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  1. #11
    Bourbonian of the Year 2011
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    Re: Rye and Bremen, Germany circa 1900

    That's right, there is seemingly something "indefinable" about a truly local spirit (or any local product) although sometimes one can lay a finger on why. Taking Scotch as my example too, consider McCarthy's Single Malt Whisky, an artisanal whisky made from all-Scottish, peated barley malt in Oregon. The maker is a brewer who distills on the side. The whisky is very good, and very much in the Scottish style, but it is "missing" something, I think it is missing the cold briny effect imparted to Scotch in Scotland in warehouses at or near the cold Northern sea. McCarthy's taste is close but is not quite there. Possibly the cold humid air in Scotland also affects fermentation in a unique way. Sure, there is ocean not far from even the interior of Oregon, but it is a different ocean, in a different climate in a different country.

    I am not sure though that straight whiskey can't be duplicated. Canadian distillers make straight "bourbon" and "rye" to flavour their high-proof neutral-tasting whisky. They do not market these straights as such, so it is not possible to see how close these spirits are to the "real" thing. Would Ontario-aged whiskey made from the same mash that informs, say, Maker's Mark, aged in new charred wood, really taste all that different from that whiskey or any of Kentucky's best? Maybe it would, I don't know. Michter's, made from very close to the usual bourbon recipe (just accented more than normal toward the rye) never tasted like any bourbon I know, though, it tasted like Michter's. Hirsch's 16 year old Michter is close to (in fact better than) the original (youngish) Michter's of yore, and it tastes like ... Michter's, not like bourbon of Kentucky. The cold aging in the Pennsylvania vales may have had a special impact as compared to the different microclimate of Kentucky. This was Lew Bryson's theory, and Lew knows a lot about whiskey (and beer).

    Yet, is this the "narcissism of minor differences"? Not to the whiskey mavens of the world, I suspect...

    Cy

  2. #12
    Bourbonian of the Year 2011
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    Re: Rye and Bremen, Germany circa 1900

    Just to further the discussion about local products, an example of making a classic whiskey style that results in something seemingly quite different is the Canadian Lot 40, a Corby's product. Corby's is part of Hiram Walker/Allied Domecq, the huge U.K. concern. Intent on making a traditional (ie. non-blended) whisky, they made, in a pot still, a whisky from all-rye. Both malted and unmalted rye are used, no barley malt as far as I know. Presumably, the malted rye is used to saccharify the raw rye grist. The result is a rich, pungent whisky, very flavourful. It does not really taste like any American straight rye I know. It has more depth than Maytag's rye and quite a different taste although there are some resemblances. I think it does not taste like any other American rye whiskey because it lacks corn content. I tried mixing, say, two-thirds of a high corn content bourbon with one third Lot 40, and the result is very good and much closer to a good American rye such as Rittenhouse or Old Overholt. (I think the combo would even impress those who admire the Old Rip Van Winkle ryes which are the best there is). So here we have a local product that, as it should, ends up tasting unique. Even if Lot 40 had been made with a mash akin to that used for most modern straight ryes, I'd like to think it would taste local, unique in some way. Our water, air, climate, grains, would all conspire I think to produce something unique although no doubt recognisable broadly as straight rye whisky. The maker of Lot 40 might argue Lot 40 tastes like Pennsylvania and Maryland rye of 100 years ago. Almost certainly, it tastes like some of those old ryes did, but no doubt they themselves must have varied quite a bit. I have noted the American F. Byrn (1875) wrote that rye whiskey was usually made from a mash of 80% rye and 20% barley malt. He also stated that when barley malt was not available, all-rye could be used. I think that version, at least when aged, likely tasted like Lot 40. Lot 40 is likely the closest we have on the market today in Canada to the straight whiskies made in-house by Canadian distillers to flavour their high-proof light tasting whisky or (if used in Canada, I am not sure) grain neutral spirit. I also tried adding a dash of Lot 40 to a dram of Canadian Club and the result again was great, it tasted like extra-special Canadian Club (more like the 12 year old CC which is a fine whisky by the way).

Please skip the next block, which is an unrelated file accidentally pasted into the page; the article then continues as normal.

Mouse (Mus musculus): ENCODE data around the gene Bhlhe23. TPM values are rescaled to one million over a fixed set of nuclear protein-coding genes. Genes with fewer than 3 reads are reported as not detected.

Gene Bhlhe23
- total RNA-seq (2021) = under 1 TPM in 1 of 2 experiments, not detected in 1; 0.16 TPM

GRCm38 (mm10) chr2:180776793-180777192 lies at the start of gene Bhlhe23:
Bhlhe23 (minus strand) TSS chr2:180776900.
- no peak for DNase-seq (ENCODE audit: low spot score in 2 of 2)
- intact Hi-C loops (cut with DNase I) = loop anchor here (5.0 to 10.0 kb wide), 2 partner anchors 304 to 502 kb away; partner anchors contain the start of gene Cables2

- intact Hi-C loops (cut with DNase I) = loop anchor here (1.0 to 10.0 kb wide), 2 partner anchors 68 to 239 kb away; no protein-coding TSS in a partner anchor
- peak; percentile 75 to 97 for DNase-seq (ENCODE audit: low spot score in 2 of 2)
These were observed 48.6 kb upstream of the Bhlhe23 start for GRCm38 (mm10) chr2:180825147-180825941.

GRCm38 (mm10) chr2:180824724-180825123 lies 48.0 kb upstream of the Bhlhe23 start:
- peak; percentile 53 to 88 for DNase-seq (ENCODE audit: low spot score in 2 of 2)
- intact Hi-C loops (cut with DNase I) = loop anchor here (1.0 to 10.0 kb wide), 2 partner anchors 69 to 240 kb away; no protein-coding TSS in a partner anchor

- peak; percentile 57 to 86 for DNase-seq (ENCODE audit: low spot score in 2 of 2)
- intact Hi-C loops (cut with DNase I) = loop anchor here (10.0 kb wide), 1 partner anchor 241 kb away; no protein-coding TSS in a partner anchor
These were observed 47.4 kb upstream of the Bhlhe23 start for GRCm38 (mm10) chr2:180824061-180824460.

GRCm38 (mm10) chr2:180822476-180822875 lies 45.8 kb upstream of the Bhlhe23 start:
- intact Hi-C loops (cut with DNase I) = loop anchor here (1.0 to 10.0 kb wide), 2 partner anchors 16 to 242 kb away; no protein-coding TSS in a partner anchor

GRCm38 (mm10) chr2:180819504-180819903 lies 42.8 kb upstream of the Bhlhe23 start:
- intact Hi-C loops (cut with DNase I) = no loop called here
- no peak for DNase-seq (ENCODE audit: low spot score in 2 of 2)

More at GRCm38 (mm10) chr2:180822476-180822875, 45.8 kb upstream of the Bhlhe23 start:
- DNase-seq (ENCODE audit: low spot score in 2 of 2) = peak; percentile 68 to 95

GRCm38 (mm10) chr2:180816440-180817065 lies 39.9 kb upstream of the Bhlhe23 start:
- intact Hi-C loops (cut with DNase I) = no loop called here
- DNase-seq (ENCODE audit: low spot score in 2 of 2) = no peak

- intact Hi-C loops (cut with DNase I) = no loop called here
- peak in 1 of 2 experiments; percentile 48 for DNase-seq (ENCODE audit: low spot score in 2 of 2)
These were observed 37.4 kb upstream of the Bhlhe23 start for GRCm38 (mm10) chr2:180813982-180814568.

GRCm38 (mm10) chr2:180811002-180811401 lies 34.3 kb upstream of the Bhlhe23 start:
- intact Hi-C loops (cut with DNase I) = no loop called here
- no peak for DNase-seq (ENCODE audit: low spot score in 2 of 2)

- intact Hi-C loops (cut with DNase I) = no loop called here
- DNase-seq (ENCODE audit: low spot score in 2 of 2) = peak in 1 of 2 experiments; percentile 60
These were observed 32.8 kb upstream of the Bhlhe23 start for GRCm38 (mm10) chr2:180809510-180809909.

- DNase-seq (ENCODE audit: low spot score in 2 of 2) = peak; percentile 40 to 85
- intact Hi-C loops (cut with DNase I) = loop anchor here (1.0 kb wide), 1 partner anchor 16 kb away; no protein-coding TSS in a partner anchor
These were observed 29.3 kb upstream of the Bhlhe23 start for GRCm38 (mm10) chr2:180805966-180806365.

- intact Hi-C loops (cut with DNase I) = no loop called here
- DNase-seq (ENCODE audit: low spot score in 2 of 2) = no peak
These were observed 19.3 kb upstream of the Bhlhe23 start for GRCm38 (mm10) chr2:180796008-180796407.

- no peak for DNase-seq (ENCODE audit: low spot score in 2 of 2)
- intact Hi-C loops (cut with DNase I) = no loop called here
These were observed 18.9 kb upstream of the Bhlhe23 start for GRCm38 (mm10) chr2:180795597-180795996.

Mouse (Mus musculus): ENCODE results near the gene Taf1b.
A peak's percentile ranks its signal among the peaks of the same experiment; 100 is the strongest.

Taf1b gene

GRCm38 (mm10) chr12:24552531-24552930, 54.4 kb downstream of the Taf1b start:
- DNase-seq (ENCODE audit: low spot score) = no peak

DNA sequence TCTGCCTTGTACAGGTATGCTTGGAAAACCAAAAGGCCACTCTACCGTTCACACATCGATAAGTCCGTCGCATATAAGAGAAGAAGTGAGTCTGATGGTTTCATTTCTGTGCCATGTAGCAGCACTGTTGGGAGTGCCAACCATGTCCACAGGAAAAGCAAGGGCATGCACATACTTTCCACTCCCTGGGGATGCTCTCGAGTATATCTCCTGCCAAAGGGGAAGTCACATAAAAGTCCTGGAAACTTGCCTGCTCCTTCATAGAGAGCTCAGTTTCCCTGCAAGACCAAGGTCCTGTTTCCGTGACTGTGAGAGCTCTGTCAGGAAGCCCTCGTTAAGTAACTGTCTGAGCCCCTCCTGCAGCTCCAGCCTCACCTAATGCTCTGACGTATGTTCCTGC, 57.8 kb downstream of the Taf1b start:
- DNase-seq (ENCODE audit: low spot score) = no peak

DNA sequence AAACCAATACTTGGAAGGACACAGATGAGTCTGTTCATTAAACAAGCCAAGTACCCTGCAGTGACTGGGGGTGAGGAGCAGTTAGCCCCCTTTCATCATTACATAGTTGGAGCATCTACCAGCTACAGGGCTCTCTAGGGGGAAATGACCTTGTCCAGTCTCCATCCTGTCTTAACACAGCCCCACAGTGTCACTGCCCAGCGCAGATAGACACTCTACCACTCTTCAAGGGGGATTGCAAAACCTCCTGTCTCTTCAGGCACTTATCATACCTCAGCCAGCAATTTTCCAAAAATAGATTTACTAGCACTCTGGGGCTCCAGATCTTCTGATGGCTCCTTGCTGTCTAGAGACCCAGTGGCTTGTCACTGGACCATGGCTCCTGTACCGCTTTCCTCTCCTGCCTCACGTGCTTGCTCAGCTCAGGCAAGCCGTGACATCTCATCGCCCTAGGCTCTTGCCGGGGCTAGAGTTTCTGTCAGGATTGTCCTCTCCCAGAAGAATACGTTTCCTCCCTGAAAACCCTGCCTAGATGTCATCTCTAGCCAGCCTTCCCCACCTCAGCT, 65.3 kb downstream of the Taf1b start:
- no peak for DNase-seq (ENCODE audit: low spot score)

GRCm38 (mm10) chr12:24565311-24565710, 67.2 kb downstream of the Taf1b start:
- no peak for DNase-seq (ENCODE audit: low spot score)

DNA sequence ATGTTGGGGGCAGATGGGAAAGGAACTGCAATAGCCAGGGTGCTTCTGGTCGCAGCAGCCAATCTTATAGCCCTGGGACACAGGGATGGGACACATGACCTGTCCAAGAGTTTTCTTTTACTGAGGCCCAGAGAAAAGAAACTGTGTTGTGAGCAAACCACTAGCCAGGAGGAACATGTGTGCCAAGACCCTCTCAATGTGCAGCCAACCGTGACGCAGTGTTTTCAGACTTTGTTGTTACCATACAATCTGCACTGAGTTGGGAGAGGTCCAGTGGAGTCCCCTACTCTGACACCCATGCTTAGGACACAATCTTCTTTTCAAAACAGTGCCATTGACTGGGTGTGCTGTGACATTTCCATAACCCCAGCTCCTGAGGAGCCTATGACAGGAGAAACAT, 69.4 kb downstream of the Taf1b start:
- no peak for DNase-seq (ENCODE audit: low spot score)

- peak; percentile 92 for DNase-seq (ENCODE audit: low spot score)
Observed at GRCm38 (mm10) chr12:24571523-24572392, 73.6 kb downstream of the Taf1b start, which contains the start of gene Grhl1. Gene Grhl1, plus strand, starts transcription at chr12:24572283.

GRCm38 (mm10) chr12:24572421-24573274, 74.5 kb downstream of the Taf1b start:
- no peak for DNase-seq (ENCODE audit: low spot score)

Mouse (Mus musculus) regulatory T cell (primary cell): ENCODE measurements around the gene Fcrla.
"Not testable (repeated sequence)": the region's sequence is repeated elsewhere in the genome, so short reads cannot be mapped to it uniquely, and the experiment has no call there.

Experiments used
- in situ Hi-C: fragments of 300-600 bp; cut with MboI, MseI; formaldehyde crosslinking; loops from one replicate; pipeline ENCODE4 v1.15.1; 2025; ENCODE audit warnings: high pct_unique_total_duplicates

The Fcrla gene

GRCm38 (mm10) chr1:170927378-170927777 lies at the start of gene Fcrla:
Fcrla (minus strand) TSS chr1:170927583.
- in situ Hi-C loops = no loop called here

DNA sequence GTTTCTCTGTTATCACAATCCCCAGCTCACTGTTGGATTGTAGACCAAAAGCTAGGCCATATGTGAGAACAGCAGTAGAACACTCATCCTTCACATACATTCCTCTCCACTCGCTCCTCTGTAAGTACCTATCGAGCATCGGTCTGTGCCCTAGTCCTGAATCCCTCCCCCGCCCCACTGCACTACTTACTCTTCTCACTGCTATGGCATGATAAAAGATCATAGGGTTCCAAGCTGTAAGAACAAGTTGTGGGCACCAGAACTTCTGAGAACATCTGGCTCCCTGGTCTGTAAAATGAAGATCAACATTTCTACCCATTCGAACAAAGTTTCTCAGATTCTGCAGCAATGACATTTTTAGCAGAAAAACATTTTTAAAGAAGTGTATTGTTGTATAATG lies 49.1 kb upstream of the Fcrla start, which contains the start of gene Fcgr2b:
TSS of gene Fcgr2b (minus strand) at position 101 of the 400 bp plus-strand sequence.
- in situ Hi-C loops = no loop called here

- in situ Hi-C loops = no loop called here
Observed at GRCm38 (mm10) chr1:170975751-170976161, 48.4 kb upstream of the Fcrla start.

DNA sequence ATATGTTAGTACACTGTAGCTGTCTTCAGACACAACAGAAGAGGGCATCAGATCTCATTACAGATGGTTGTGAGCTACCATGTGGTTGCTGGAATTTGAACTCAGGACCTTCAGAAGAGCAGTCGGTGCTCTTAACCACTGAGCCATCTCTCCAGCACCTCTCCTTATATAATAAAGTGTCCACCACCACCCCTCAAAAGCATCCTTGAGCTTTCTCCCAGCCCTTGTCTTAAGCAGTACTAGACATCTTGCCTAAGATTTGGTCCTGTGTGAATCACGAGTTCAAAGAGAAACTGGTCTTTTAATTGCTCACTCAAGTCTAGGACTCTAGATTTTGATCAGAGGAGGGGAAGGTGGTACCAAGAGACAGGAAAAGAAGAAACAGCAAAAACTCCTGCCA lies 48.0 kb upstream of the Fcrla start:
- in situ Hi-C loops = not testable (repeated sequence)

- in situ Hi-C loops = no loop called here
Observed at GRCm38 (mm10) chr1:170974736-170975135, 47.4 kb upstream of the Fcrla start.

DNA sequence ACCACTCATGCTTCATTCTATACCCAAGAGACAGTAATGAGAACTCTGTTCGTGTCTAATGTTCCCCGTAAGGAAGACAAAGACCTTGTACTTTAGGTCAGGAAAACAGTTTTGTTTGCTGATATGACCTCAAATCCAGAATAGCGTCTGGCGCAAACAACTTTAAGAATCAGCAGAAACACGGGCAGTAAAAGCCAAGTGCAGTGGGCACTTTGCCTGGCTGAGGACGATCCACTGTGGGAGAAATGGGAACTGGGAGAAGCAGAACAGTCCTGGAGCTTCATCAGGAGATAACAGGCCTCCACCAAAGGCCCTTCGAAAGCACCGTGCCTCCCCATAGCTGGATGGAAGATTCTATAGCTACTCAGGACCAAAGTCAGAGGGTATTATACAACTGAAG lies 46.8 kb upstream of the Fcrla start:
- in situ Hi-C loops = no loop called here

Cy

 

 

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